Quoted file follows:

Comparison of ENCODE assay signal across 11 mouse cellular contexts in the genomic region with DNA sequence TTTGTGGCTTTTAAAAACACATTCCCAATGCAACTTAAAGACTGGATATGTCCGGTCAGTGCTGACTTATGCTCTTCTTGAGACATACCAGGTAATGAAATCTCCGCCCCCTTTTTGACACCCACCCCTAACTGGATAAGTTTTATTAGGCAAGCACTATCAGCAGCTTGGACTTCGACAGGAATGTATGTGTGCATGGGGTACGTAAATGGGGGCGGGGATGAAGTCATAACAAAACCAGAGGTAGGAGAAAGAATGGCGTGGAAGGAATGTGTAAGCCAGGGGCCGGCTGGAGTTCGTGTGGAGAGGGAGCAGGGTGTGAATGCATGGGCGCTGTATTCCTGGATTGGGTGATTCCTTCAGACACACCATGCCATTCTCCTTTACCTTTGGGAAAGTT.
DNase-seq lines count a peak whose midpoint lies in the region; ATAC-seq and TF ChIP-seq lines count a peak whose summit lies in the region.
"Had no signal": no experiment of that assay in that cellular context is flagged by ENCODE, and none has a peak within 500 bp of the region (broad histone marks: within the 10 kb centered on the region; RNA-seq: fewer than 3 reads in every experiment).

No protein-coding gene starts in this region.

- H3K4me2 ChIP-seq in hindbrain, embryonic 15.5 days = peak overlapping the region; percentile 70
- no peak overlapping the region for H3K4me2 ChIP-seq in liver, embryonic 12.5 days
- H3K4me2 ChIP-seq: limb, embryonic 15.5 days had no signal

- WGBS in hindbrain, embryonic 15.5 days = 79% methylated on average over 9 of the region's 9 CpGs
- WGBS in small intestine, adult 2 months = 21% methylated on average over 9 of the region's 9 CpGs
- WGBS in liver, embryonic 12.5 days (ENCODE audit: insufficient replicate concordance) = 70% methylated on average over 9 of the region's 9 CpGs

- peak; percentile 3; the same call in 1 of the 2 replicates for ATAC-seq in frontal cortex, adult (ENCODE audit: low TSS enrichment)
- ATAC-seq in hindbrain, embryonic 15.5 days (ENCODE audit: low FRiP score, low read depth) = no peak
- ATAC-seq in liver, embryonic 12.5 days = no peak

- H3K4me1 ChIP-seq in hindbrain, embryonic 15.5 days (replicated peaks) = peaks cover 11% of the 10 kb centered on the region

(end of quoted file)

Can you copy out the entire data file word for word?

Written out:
Comparison of ENCODE assay signal across 11 mouse cellular contexts in the genomic region with DNA sequence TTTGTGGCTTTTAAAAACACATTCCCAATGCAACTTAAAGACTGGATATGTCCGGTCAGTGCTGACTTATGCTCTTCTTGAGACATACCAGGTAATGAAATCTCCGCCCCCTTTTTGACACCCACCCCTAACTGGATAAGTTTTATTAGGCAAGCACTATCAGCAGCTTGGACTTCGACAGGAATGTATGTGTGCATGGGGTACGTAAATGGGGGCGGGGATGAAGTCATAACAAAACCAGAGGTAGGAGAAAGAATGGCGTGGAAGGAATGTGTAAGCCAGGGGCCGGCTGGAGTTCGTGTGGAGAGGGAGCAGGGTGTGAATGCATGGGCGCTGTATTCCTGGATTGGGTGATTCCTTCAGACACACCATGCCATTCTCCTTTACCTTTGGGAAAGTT.
DNase-seq lines count a peak whose midpoint lies in the region; ATAC-seq and TF ChIP-seq lines count a peak whose summit lies in the region.
"Had no signal": no experiment of that assay in that cellular context is flagged by ENCODE, and none has a peak within 500 bp of the region (broad histone marks: within the 10 kb centered on the region; RNA-seq: fewer than 3 reads in every experiment).

No protein-coding gene starts in this region.

- H3K4me2 ChIP-seq in hindbrain, embryonic 15.5 days = peak overlapping the region; percentile 70
- no peak overlapping the region for H3K4me2 ChIP-seq in liver, embryonic 12.5 days
- H3K4me2 ChIP-seq: limb, embryonic 15.5 days had no signal

- WGBS in hindbrain, embryonic 15.5 days = 79% methylated on average over 9 of the region's 9 CpGs
- WGBS in small intestine, adult 2 months = 21% methylated on average over 9 of the region's 9 CpGs
- WGBS in liver, embryonic 12.5 days (ENCODE audit: insufficient replicate concordance) = 70% methylated on average over 9 of the region's 9 CpGs

- peak; percentile 3; the same call in 1 of the 2 replicates for ATAC-seq in frontal cortex, adult (ENCODE audit: low TSS enrichment)
- ATAC-seq in hindbrain, embryonic 15.5 days (ENCODE audit: low FRiP score, low read depth) = no peak
- ATAC-seq in liver, embryonic 12.5 days = no peak

- H3K4me1 ChIP-seq in hindbrain, embryonic 15.5 days (replicated peaks) = peaks cover 11% of the 10 kb centered on the region